Grab a mince tart and feast your eyes and ears on Christmas at the iconic Irish country house and food mecca, Ballymaloe House.
With seven dining rooms, a conservatory, several stairways, landings, window arches and lobby areas, Iona Murray – resident floral stylist, certainly has her work cut out for her.
This huge task is done mostly with fresh florals from Ballymaloe’s gardens and hedgerows.
Ballymaloe House, Gardens and Cookery school is an Irish culinary institution, of the best kind. It’s situated in the rolling countryside of East Cork, just a couple of miles from the coastal village of Ballycotton.
For over 50 years, the ever growing Allen family have been offering world class dining and accomodation.
With a full calendar of events and festivals at the property across arts, food, music and gardening, Ballymaloe continues to evolve and progress yet at the same time stay true to traditions, family values and high quality offerings.
Iona does the flowers for Ballymaloe all year round and is like a kid in a candy store each December when she’s “allowed to go slightly wild” in the house.
I had a lovey afternoon with Iona last year talking about her role as forager flower lady for Ballymaloe. When she got onto the topic of Christmas, involving days of foraging for goodies in the wild and walled gardens on the property, I was mesmerised.
It’s an absolute treat to hear Iona chat about how she goes about dressing up the iconic Ballymaloe House.
Press play while checking out the gallery.
Christmas at Ballymaloe House image gallery
Ballymaloe closes to the public for Christmas so that the family can enjoy Christmas together in the House.
I asked Hazel Allen what Christmas looks like for the Allen family.
“Christmas Day is the one day in the year when my mother in law , Myrtle, closes the door to the public and invites all her children , grandchildren & great grandchildren to a Traditional Christmas Day lunch in Ballymaloe. Our chefs kindly prepare turkeys , plum puddings and all the trimmings.
“The grandsons have fun in the kitchen while her youngest granddaughter allocates jobs for the rest including games for the little ones & keeping all of us , especially the cooks well supplied with yummy cocktails!
“After a few traditional country house games , such as “sardines” – the little ones find beds, the oldies slip away and the cousins catch up with each other & chat about the adventures they have had during the year & plans for the following year,” Hazel Allen said.
Sounds like something out of a book. Divine.
Fresh Christmas flower arrangements
For those who love a bit of detail and curious to hear what was used for all the arrangements, Iona gives us a wonderful insight to her foraging and floral pieces here:
“I had great fun getting the “perfect” trees from the Wexford Christmas Trees at their farm, ( http://wexfordchristmastrees.com/ ) Joe O’Flynn was extremely patient with me… I was very fussy!
“We always use Irish grown Christmas trees. I try to keep it all local and Irish at the very least.
“This year we used Nordmann Fir which are a beautiful dark green and quite full, great lasting and hold their needles well when they are watered.
Image: Iona’s tools, studio and a shop of the house in Summer.
“I’ve been foraging for berried ivy – the good hard frosts we have had recently have brought the berries and they are now full and give great texture to arrangements. For holly this year I’m really into the variegated varieties and we a lovely one in the gardens.”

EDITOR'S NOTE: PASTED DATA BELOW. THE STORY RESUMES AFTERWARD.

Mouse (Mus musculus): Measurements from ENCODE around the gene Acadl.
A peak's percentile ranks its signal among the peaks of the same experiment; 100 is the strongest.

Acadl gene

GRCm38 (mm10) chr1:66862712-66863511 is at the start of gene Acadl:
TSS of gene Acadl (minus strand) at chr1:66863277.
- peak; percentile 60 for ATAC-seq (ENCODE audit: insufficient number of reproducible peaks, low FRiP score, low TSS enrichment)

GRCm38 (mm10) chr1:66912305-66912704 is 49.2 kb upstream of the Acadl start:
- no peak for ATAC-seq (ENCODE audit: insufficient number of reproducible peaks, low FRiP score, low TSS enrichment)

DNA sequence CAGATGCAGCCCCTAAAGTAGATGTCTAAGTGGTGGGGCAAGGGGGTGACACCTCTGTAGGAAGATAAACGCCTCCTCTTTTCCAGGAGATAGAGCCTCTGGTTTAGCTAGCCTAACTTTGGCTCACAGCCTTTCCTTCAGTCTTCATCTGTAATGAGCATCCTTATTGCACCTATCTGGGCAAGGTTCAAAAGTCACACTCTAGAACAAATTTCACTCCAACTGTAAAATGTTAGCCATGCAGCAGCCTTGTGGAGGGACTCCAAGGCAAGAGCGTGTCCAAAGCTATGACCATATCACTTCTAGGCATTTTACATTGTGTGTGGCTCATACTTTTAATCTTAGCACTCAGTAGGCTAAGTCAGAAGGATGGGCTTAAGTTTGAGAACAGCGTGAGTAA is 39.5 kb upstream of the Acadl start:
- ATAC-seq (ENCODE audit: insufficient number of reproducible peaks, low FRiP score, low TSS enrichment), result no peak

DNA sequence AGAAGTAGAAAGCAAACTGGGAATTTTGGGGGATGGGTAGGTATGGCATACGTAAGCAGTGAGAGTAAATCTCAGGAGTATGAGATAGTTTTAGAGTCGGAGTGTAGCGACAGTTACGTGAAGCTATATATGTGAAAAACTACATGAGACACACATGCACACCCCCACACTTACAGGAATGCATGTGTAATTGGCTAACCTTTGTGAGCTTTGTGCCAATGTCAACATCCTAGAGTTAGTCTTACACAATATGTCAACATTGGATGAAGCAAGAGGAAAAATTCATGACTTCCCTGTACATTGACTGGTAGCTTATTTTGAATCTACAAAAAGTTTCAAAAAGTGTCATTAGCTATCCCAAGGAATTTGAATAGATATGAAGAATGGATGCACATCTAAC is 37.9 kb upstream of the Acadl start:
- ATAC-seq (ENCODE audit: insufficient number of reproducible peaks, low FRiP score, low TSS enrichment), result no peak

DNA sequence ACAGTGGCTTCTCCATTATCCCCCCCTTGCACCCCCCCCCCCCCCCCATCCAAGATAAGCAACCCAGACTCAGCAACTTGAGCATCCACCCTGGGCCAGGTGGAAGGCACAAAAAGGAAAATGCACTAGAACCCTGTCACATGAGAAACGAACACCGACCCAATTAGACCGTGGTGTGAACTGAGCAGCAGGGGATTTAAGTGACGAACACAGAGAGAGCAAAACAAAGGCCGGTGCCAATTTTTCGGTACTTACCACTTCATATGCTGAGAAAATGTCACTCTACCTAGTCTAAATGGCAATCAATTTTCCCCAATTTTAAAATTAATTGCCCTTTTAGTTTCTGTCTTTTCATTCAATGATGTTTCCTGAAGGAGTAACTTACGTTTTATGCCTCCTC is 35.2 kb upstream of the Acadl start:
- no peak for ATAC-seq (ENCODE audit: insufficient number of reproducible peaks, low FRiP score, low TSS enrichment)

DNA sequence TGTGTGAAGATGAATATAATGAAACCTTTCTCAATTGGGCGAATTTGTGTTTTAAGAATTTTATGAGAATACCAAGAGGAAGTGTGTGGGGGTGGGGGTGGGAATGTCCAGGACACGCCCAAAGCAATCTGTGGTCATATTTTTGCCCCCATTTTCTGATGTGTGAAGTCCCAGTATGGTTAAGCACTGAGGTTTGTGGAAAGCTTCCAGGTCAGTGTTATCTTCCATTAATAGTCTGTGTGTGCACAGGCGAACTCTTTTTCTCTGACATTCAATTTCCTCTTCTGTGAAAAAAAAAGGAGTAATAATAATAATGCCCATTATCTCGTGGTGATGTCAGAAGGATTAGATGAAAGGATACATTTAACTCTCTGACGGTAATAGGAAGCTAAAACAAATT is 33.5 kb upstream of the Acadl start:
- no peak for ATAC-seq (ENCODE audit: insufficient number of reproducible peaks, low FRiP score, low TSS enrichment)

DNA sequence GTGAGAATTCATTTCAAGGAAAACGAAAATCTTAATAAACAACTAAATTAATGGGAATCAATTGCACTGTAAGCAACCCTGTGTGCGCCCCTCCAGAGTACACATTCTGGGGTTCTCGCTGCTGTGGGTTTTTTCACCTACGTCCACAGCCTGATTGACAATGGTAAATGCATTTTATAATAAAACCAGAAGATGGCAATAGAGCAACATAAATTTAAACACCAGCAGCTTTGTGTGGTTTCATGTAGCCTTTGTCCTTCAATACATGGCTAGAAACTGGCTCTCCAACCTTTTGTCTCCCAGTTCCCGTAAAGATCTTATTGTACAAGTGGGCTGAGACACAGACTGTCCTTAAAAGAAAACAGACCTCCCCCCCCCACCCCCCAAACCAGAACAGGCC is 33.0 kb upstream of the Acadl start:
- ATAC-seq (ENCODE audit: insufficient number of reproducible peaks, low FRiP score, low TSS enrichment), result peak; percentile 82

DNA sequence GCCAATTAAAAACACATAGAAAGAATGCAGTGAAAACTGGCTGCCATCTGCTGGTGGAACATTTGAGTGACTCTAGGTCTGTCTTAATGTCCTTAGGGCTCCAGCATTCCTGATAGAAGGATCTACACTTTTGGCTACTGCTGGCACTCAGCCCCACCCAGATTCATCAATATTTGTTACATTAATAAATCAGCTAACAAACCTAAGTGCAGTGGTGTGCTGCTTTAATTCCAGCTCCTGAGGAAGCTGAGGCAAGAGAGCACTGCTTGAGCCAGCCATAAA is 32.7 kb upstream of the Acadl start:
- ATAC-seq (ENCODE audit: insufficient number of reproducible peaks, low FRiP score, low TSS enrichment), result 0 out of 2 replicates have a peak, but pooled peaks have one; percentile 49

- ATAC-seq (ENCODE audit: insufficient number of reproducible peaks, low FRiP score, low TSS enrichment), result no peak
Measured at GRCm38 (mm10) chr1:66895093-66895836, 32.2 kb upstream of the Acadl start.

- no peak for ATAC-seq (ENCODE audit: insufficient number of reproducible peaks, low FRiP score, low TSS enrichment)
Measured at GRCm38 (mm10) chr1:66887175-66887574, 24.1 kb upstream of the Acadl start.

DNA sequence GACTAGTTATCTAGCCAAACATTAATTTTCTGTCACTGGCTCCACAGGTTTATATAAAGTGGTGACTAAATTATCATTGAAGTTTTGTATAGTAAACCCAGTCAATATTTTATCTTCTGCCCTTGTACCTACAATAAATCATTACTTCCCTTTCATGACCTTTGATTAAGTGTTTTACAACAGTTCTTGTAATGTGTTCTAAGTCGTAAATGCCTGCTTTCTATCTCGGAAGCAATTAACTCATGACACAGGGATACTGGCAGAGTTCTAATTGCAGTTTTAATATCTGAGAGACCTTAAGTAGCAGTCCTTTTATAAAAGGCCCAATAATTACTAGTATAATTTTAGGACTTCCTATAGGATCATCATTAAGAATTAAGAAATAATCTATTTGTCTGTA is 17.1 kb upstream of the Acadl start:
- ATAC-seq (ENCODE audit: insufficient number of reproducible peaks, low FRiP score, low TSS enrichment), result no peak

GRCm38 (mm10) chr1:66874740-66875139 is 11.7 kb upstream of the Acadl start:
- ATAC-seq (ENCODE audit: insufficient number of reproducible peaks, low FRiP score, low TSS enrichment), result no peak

“I’ve also used a lot of larch branches which are covered in their own small miniature rosette cones and the Scots pine with its sweet cones that are tucked snugly against the branch and “fluffy” pine needles, both which again offer a lovely texture and depth and definition to winter arrangements.
“We have also used willow whips which when brought in to heat of the house the buds open and stems are covered in small velvet white buds on deep burgundy stems that looks stunning in a white and silver arrangement.
Photos below of Iona taken in warmer times!
“Also lengths of contorted willow which are very useful for adding height and drama to an arrangement. My other great staple at this time is, Hazel, both the standard wild one that produces cob nuts in the autumn and the wonderfully curly, contorted hazel with its fascinating shapes that offers great support to other elements of the arrangement and sense of movement, both types have lovely catkins that will open in the heat of the house.
‘The only flower I am buying in from the Dutch markets is the Amaryllis (Hippeastrum)- can’t resist them at this time of year (Red Lion – a true holly red scarlet and the the beautiful pure snow white of Christmas Gift). (I also really like the bicoloured variety Ambiance but didn’t get any this time for Ballymaoe, next time round!) They are so beautiful and showy and it’s lovey to watch them open and develop and see how the arrangements change as the flowers become the main focus of the arrangement.
“And we use home made cookies (the Janes biscuit recipe) and dried orange slices amongst the decorations as a nod to Ballymaoe integral link to food.
“I like to add sparkle to my Christmas arrangement and yes I do use, lots of lights, and tinsel (deep in the arrangement/tree/garland ) and glitter generally sprinkled about making a sparkly mess!) because I love the way it bounces light about, it’s my version of Christmas magic, and it reminds me of my childhood! I think I must be a magpie at heart because I need a bit of sparkle at Christmas it’s all part of the festive season to me,”
Congratulations Iona, it looks incredible.
Merry Christmas to all x